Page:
Similarly, a cable model 163 and the cable 150 have similar characteristics, and a cable model 165 and the cable 152 has similar characteristics. As an example, an inductance of the cable model 163 is the same as an inductance of the cable 150. As another example, the cable model 163 is a computer-generated model of the cable 150 and the cable model 165 is a computer-generated model of the cable 152.

Similarly, an RF transmission model 161 and the RF transmission line 113 have similar characteristics. For example, the RF transmission model 161 has the same number of resistors, capacitors and/or inductors as that within the RF transmission line 113, and the resistors, capacitors and/or inductors are connected with each other in the same manner, e.g., serial, parallel, etc. as that within the RF transmission line 113. To further illustrate, when the RF transmission line 113 includes a capacitor coupled in parallel with an inductor, the RF transmission model 161 also includes the capacitor coupled in parallel with the inductor. As yet another example, the RF transmission line 113 includes one or more electrical components and the RF transmission model 161 includes a design, e.g., a computer-generated model, of the RF transmission line 113.

In some embodiments, the RF transmission model 161 is a computer-generated impedance transformation involving computation of characteristics, e.g., capacitances, resistances, inductances, a combination thereof, etc., of elements, e.g., capacitors, inductors, resistors, a combination thereof, etc., and determination of connections, e.g., series, parallel, etc., between the elements.

Based on the complex voltage and current received from the voltage and current probe 110 via the cable 191 and characteristics, e.g., capacitances, inductances, etc., of elements, e.g., inductors, capacitors, etc., within the impedance matching model 104, the processor of the host system 130 calculates a complex voltage and current V, I, and φ, e.g., a second complex voltage and current, at the output, e.g., the model node N4m, of the impedance matching model 104. The complex voltage and current at the model node N4m is stored in the storage HU 162 and/or another storage HU, e.g., a compact disc, a flash memory, etc., of the host system 130. The complex V, I, and φ includes a voltage magnitude V, a current magnitude I, and a phase φ between the voltage and current.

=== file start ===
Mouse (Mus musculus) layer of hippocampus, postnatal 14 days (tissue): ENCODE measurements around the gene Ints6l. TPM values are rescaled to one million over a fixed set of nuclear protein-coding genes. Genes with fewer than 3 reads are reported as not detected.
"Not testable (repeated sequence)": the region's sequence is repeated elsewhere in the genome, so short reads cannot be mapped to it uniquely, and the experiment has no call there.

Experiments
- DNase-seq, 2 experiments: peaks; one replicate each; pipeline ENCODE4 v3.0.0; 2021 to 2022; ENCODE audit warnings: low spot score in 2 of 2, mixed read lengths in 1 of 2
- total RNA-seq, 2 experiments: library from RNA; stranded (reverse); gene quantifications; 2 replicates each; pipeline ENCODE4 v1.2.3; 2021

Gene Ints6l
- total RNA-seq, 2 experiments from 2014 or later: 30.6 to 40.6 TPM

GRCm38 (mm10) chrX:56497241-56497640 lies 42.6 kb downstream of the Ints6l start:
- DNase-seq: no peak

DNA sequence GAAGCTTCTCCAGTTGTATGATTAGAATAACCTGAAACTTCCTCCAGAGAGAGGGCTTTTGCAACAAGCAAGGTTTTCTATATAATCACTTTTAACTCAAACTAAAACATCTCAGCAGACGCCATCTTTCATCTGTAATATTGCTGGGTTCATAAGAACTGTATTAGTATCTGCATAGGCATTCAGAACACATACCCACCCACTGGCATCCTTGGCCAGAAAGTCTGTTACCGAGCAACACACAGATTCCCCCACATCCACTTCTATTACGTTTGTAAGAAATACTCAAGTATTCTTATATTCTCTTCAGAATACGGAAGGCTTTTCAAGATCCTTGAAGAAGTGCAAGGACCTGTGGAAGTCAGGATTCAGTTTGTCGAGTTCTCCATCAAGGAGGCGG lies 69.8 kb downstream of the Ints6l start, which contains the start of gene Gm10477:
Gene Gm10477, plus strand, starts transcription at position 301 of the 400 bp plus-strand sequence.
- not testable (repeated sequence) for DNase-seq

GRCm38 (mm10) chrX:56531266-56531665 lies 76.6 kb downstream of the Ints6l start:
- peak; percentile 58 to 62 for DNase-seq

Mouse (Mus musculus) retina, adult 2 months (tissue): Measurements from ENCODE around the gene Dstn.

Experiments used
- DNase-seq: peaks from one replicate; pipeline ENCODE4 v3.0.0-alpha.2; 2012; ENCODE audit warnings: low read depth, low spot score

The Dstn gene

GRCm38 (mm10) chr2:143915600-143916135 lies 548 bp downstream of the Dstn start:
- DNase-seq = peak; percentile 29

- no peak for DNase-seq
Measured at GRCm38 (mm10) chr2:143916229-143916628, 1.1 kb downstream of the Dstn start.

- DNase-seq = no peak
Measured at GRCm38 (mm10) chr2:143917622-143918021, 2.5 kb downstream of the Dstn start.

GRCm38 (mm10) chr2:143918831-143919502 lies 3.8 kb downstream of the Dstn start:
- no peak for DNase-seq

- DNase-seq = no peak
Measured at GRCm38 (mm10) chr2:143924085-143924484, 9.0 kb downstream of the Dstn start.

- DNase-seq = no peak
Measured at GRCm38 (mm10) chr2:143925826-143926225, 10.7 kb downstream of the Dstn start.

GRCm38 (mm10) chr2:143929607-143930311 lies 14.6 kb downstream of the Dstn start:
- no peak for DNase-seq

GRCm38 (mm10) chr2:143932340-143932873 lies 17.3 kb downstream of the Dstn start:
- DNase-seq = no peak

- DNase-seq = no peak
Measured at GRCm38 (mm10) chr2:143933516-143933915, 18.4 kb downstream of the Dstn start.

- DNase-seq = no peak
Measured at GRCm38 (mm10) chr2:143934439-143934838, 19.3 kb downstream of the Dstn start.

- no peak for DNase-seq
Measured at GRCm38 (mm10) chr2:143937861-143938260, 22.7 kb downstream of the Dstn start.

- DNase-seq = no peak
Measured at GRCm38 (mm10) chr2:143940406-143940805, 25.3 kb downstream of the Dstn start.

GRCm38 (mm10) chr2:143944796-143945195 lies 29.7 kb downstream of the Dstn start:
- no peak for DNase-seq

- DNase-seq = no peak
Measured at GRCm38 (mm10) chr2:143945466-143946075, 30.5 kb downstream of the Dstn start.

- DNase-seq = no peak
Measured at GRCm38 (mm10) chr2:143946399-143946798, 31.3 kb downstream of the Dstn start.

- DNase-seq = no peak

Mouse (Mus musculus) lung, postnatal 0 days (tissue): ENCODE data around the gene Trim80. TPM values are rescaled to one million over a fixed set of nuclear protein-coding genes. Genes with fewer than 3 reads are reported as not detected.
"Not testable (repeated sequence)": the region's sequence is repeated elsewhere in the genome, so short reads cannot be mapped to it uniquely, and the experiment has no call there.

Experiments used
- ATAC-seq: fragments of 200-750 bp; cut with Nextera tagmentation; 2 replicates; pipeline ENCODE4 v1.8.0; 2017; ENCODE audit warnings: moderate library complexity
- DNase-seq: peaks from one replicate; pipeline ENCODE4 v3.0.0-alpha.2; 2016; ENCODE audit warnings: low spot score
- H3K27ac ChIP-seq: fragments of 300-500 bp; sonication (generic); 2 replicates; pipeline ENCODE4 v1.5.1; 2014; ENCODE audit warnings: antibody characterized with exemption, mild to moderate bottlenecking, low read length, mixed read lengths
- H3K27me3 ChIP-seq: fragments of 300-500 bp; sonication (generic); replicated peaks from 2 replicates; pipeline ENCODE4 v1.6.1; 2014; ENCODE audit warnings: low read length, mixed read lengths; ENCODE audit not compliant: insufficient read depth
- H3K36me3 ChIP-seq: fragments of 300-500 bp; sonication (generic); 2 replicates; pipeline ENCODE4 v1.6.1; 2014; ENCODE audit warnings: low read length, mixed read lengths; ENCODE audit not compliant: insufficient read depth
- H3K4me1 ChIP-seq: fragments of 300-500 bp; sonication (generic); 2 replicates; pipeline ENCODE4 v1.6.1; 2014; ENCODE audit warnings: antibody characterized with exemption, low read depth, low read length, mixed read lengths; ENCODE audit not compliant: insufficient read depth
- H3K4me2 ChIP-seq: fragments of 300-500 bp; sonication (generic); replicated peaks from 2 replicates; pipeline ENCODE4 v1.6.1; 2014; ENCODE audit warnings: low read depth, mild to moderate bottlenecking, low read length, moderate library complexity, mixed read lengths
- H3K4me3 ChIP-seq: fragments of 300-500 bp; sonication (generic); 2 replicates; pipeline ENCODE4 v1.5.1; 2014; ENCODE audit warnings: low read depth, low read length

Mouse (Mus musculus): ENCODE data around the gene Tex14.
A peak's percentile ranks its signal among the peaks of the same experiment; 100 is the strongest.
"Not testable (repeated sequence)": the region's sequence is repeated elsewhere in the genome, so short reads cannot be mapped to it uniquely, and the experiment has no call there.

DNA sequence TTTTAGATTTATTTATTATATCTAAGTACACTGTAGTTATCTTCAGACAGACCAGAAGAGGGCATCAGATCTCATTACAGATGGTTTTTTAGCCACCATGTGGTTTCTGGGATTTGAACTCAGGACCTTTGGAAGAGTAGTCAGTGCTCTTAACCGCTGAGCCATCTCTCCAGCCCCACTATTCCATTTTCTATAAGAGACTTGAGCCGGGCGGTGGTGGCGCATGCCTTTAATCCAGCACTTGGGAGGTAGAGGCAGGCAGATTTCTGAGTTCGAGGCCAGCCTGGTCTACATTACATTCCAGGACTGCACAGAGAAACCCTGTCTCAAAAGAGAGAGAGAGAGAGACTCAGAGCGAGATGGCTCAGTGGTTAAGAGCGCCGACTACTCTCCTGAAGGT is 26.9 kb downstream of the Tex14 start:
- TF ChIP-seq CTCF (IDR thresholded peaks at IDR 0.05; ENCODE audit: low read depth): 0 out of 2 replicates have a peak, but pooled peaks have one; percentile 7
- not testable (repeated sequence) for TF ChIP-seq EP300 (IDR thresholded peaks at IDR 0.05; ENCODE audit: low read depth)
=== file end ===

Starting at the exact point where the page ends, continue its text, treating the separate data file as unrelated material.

The output of the impedance matching model 104 is coupled to an input of the RF transmission model 161, which is stored in the storage hardware unit 162. The impedance matching model 104 also has an input, e.g., a node N3m, which is used to receive the complex voltage and current measured at the node N3.

The RF transmission model 161 includes the portion 173, another portion 197, and an output N2m, which is coupled via the ESC model 125 to the model node N6m. The ESC model 125 is a model of the ESC 177. For example, the ESC model 125 has similar characteristics as that of the ESC 177. For example, the ESC model 125 has the same inductance, capacitance, resistance, or a combination thereof as that of the ESC 177.

An input of the portion 173 is the input of the RF transmission model 161. An output of the portion 173 is coupled to an input of the portion 197. The portion 172 has similar characteristics as that of the portion 169 and the portion 197 has similar characteristics as that of the portion 195.

Based on the complex voltage and current measured at the model node N4m, the processor of the host system 130 calculates a complex voltage and current V, I, and φ, e.g., a third complex voltage and current, at the output, e.g., the model node N1m, of the portion 173 of the RF transmission model 161. The complex voltage and current determined at the model node N1m is stored in the storage HU 162 and/or another storage HU, e.g., a compact disc, a flash memory, etc., of the host system 130.